Upcoming Rez Week
Next week is Rez Week. It’s a time Christians on
college campuses set aside to recognize the life, death, and
resurrection of Jesus Christ. Last year people asked, "What's Rez
Week all about?" I wanted to share what I personally, as well as
many other students on this campus, believe about Jesus Christ and
the real meaning behind Easter...
…I believe in the One true and perfect God. I believe He
unconditionally loves every person who has ever existed in history
and will exist in the future…
…I believe that we, as humans, at one time had a close
relationship with God but ruined that relationship by doing wrong
against God, distancing us from our Creator whom we were meant to
…But I believe God is merciful, loving, and compassionate and has
created a way for us to return to that relationship with Him and
is now calling us back to Him…
…I believe He has shown us this way through Jesus Christ, the Son
of God, who gave up the riches of heaven to become fully man while
continuing to be fully God …
…I believe that although Christ was perfect, He suffered and was
crucified to pay the penalty for my sins, but then rose again from
death three days later. His sacrifice reconnected us to God…
…I believe that any person who trusts in the Lord will find a
restored relationship with God, will have forgiveness of sins,
will find an encouraging hope for the future, and will be made
complete through God and His amazing grace to us…
…I believe that all who trust in Jesus Christ can be confident
they will be with Him in heaven, and I believe we can know all of
this through God’s completely holy, completely inspired, and
completely infallible word, the Bible.
I put my hope, my trust, and myself into this faith. I don’t have
all the answers, but I do know this faith has changed my life. It
has made me complete.
Matt Wallace, UIS Sophomore
Hands off! Don’t
touch my Social Security
Commentary By Scott Shelby
In a letter to the editor printed
last week in this newspaper, Michael Tosh of the Society of
Conservative Students advocated the privatization of the Social
Security trust fund. Tosh called the Social Security system “a
complete scam and failure” and described it as “slavery”,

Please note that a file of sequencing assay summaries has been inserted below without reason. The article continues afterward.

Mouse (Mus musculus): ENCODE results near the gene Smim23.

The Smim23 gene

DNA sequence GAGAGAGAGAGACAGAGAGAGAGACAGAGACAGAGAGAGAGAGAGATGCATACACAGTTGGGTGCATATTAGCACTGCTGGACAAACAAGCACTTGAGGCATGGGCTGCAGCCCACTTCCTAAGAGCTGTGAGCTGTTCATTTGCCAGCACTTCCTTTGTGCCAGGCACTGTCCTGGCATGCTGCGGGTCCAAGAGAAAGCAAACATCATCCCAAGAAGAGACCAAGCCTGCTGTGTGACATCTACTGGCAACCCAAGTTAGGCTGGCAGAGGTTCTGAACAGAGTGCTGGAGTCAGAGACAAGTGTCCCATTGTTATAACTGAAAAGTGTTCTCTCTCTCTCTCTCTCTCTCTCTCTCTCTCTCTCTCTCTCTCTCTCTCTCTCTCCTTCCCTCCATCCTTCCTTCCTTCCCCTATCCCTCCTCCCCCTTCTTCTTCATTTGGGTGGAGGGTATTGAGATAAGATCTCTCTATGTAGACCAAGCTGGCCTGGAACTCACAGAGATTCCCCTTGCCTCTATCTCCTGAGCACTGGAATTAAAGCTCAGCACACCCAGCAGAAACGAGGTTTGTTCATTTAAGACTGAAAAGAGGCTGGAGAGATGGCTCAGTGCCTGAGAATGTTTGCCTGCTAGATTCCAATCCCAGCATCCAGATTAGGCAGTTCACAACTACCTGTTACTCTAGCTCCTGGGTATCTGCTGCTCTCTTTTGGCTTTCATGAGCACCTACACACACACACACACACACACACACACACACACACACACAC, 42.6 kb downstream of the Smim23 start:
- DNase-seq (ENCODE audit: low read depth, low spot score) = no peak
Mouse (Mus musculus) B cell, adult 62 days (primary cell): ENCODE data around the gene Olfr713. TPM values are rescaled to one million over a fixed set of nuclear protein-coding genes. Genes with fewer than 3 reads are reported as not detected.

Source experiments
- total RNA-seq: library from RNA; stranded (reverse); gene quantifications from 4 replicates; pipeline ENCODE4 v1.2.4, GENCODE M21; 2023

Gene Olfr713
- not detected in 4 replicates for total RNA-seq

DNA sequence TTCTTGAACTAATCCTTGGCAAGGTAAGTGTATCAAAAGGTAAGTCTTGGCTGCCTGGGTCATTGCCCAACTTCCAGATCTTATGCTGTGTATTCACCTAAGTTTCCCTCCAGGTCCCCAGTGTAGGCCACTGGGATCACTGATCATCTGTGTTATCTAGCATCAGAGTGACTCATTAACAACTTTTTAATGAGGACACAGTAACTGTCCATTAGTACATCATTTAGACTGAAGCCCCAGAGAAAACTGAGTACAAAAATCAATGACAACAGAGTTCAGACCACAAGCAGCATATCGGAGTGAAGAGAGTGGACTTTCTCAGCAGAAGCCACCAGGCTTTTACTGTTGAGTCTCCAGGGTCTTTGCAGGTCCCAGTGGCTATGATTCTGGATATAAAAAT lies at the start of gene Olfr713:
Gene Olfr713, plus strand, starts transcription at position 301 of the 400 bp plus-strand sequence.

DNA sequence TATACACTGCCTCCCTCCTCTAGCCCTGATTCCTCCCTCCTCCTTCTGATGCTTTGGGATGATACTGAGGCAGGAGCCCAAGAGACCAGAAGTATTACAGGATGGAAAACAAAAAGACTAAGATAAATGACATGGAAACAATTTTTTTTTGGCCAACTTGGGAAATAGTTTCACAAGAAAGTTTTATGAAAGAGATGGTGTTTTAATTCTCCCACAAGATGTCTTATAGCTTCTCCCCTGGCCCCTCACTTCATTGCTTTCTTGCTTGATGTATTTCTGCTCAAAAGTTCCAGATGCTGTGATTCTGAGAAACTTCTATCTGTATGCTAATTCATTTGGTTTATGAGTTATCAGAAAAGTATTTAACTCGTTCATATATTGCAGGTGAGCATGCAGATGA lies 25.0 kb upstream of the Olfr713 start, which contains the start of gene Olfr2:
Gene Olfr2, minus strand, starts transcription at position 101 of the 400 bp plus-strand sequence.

suggesting that a portion of the trust fund should be privatized
(invested in the stock market). I beg to differ.
Rather than dwelling on this
misinformed individual’s generally insulting and patronizing tone
or his feeble attempts at wit, I will show that his thesis is
maliciously unsound. Social Security benefits make up 38percent
of the income of elderly Americans, and about two-thirds of these
seniors receive more than half of their income from the program.
But this program is not limited to
the elderly. About 15 percent of the beneficiaries of Social
Security are disabled workers or their dependents. So the Social
Security Administration provides a safety net for those unable to
work to provide for themselves, the weakest members of a society
based on consumption.
The problem with privatizing Social
Security funds is one of risk management. The current program is
backed by the full faith and credit of the US Government. Those
who would privatize Social Security are encouraging the American
people to hand over the last refuge of the indigent to Wall Street
Those who are fortunate enough to
have a retirement program other than Social Security are often
heavily invested in equities markets or in their employer’s own
stock already. When the stock market declines precipitously,
these individuals’ Social Security benefits are not at risk under
the current system.
Decisions made when stocks are